Davis RC, Marsden IT, Maloney MT, Minamide LS, Podlisny M, Selkoe DJ, Bamburg JR. (2011) Amyloid beta dimers/trimers potently induce cofilin-actin rods that are inhibited by maintaining cofilin phosphorylation. Mol Neurodegen 6, 10. PMID: 21261978
Marsden IT, Minamide LS, Bamburg JR. (2011) Amyloid-ß-induced amyloid-ß secretion: A possible feed-forward mechanism in Alzheimer disease. J. Alzheimers Dis 24, 681-692. PMID:21297255
Creed SJ, Desouza M, Bamburg JR, Gunning P, Stehn J. (2011) Tropomyosin isoform 3 promotes the formation of filopodial by regulating the recruitment of actin binding proteins to actin filaments. Exp Cell Res. 317, 249-261 PMID:21036167
Bernstein BW, Maloney MT, Bamburg JR. (2011) Actin and diseases of the nervous system. In Neurobiology of Actin G. Gallo and LL Lanier, Eds., Springer, NY. Pp. 201-234.
Chiu TT, Patel N, Shaw AE, Bamburg JR, Klip A. (2010) Arp2/3 and cofilin-coordinated actin dynamics are required for insulin-mediated GLUT4 translocation to the surface of muscle cells. Mol Biol Cell 21, 3529-3539 PMID:20739464
Gu J,Lee CW, Fan Y, Komols D, Tang X, Sun C, Chen G, Yu K, Hartzell HC, Bamburg JR, Zheng JQ. (2010) ADF/cofilin-mediated actin dynamics regulate AMPA receptor trafficking during synaptic plasticity. Nat Neurosci 13, 1208-1215 (2010) PMID: 20835250
Bamburg JR, Bernstein BW. (2010) Roles of ADF/cofilin in actin polymerization and beyond. F1000 Biol Rep 2, 62. PMID:21173851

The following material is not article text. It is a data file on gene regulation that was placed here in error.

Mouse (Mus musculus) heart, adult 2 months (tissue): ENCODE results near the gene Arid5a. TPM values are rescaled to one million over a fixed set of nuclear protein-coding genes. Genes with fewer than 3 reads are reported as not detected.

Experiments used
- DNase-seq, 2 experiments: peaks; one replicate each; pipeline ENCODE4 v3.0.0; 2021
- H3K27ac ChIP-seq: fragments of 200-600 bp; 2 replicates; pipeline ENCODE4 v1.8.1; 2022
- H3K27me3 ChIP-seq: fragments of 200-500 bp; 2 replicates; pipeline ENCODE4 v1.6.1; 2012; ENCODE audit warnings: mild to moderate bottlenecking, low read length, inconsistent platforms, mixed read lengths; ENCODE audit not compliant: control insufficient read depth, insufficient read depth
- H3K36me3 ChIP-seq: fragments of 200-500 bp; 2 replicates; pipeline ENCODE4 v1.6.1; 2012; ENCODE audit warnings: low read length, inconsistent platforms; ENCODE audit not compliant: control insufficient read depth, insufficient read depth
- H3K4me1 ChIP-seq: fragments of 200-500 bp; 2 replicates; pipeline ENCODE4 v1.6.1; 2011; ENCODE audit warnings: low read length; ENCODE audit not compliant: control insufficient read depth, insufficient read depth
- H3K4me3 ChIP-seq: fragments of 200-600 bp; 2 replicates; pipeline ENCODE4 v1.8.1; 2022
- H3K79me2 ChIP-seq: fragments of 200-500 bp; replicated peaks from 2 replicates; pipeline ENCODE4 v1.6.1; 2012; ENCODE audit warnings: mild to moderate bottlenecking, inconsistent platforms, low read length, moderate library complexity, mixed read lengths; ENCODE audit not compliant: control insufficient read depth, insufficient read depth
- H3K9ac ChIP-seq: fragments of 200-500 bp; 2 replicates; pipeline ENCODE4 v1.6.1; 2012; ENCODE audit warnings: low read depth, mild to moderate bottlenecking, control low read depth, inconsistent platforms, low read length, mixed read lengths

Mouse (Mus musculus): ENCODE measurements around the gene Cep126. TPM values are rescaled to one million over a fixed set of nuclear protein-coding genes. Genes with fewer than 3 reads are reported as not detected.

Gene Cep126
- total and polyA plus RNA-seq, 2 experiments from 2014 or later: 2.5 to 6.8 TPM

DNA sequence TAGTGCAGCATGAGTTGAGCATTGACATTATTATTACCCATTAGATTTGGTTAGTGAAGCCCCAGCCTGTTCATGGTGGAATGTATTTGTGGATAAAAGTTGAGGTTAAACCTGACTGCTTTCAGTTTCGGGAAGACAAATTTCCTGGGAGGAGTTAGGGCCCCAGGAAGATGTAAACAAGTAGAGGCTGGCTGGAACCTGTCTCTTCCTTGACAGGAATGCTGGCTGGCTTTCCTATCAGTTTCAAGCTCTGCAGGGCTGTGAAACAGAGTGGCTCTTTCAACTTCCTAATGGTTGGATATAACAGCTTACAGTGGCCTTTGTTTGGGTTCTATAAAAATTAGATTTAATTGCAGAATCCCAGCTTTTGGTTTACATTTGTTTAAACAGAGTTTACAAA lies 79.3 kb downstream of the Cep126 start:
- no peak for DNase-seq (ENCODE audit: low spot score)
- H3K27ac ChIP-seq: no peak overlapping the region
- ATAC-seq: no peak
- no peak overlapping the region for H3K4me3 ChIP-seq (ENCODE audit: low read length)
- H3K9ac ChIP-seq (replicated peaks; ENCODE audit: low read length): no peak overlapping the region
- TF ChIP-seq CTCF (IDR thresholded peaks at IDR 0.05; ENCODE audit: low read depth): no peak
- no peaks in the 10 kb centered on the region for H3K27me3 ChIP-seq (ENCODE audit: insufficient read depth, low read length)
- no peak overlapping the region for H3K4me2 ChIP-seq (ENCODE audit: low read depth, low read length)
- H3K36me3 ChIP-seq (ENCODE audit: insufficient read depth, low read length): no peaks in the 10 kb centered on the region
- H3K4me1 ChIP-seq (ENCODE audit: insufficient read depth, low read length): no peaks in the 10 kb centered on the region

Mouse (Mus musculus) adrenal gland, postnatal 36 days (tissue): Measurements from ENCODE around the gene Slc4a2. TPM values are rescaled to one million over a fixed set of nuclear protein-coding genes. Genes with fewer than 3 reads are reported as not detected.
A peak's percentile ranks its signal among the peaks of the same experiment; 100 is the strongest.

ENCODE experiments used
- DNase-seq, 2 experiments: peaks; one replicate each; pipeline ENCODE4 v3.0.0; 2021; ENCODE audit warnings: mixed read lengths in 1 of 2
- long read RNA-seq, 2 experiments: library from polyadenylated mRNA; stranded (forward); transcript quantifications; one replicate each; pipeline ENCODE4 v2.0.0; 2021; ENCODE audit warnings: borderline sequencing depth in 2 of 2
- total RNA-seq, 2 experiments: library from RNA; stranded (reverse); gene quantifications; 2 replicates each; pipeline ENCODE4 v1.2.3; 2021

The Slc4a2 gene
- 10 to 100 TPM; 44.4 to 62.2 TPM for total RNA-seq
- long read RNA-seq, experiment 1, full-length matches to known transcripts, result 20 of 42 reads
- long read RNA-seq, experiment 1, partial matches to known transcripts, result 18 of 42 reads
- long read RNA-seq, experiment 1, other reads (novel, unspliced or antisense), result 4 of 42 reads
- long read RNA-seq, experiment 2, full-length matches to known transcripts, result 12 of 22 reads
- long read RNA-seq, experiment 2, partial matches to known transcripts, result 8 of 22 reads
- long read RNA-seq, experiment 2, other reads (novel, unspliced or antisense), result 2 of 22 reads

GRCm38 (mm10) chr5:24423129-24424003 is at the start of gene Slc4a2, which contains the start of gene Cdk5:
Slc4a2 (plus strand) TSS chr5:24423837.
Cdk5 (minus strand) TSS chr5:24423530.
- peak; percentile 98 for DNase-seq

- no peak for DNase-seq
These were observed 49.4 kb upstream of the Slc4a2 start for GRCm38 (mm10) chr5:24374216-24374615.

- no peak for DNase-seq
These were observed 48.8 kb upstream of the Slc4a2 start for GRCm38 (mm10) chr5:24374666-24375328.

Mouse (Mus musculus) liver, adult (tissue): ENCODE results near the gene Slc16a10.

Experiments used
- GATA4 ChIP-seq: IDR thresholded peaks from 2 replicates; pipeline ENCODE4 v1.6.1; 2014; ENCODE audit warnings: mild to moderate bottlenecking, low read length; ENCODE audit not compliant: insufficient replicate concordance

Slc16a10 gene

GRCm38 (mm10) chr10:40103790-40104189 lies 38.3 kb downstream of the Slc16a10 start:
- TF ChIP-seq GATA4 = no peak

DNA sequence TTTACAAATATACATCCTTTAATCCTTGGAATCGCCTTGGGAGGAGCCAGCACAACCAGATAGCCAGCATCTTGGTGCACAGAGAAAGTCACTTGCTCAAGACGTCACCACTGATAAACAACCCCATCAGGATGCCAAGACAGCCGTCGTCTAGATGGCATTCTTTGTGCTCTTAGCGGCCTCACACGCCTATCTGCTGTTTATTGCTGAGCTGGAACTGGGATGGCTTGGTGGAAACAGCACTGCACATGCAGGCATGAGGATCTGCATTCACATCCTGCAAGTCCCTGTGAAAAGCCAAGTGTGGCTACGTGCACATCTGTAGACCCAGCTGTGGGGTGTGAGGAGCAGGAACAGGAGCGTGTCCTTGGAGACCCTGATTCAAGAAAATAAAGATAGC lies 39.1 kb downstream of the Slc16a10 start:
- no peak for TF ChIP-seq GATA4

Karlsson AB, Maizels ET, Flynn MP, Jones JC, Shelden EA, Bamburg JR, Hunzicker-Dunn M. (2010) Luteinizing hormone receptor-stimulated progesterone production by preovulatory granulosa cells requires protein kinase A- dependent activation/dephosphorylation of the actin dynamizing protein cofilin. Mol Endocrinol 24, 1765-1781. PMID: 20610540
Marsick BM, Flynn KC, Santiago-Medina M, Bamburg JR, Letourneau PC. (2010) Activation of ADF/cofilin mediates attractive growth cone turning toward nerve growth factor and netrin-1. Dev Neurobiol 70, 565-588. PMID: 20506164
Bamburg JR, Bernstein BW, Davis RC, Flynn KC, Goldsbury C, Jensen JR, Maloney MT, Marsden IT, Minamide LS, Pak CW, Shaw AE, Whiteman IT, Wiggan O. (2010). ADF/cofilin-actin rods in neurodegenerative diseases. Curr Alzheimer Res 7, 241-250. PMID: 20088812
Minamide LS, Maiti S, Boyle JA, Davis RC, Coppinger JA, Bao Y, Huang TY, Yates J, Bokoch GM, Bamburg JR. (2010) Isolation and characterization of cofilin-actin rods from stressed cells. J Biol Chem 285, 5450-5460.PMID: 20022956
Pak CW, Bamburg JR. (2009) Exciting dendritic spines. The Open Neurosci J 3, 52-53.
Whiteman IT, Gervasio OL, Cullen KM, Guillemin GJ, Jeong EV, Witting PK, Antao ST, Minamide LS, Bamburg JR, Goldsbury C. (2009) Activated ADF/cofilin sequesters phosphorylated microtubule associated protein during assembly of Alzheimer-like neuronal cytoskeletal striations J Neurosci 29, 12994-13005. PMID: 19828813